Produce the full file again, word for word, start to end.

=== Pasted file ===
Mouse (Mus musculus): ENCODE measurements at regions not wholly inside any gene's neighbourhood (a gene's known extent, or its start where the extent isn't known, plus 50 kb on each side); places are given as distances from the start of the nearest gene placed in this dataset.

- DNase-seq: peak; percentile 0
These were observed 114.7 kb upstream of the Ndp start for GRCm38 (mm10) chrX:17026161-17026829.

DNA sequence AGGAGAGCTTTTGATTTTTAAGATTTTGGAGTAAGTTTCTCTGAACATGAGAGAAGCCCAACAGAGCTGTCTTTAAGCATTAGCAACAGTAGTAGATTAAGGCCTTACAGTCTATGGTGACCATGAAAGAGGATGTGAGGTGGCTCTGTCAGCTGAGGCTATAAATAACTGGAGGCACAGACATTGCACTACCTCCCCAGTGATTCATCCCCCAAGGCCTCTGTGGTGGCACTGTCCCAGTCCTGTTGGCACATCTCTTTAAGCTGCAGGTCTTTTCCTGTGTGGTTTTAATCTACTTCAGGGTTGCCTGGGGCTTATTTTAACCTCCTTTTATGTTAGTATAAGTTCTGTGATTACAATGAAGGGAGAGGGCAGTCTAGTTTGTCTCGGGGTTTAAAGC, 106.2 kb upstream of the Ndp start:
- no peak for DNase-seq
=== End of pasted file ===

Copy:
Mouse (Mus musculus): ENCODE measurements at regions not wholly inside any gene's neighbourhood (a gene's known extent, or its start where the extent isn't known, plus 50 kb on each side); places are given as distances from the start of the nearest gene placed in this dataset.

- DNase-seq: peak; percentile 0
These were observed 114.7 kb upstream of the Ndp start for GRCm38 (mm10) chrX:17026161-17026829.

DNA sequence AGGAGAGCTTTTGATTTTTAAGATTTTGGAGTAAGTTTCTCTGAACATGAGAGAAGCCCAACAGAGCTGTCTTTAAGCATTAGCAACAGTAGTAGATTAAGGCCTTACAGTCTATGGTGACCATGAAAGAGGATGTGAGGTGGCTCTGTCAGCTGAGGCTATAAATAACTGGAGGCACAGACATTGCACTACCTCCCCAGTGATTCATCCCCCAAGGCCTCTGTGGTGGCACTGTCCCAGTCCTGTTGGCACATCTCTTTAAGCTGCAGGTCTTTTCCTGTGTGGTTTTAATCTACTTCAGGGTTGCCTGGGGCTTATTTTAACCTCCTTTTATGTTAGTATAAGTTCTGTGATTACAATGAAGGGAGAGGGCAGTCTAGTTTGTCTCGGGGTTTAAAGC, 106.2 kb upstream of the Ndp start:
- no peak for DNase-seq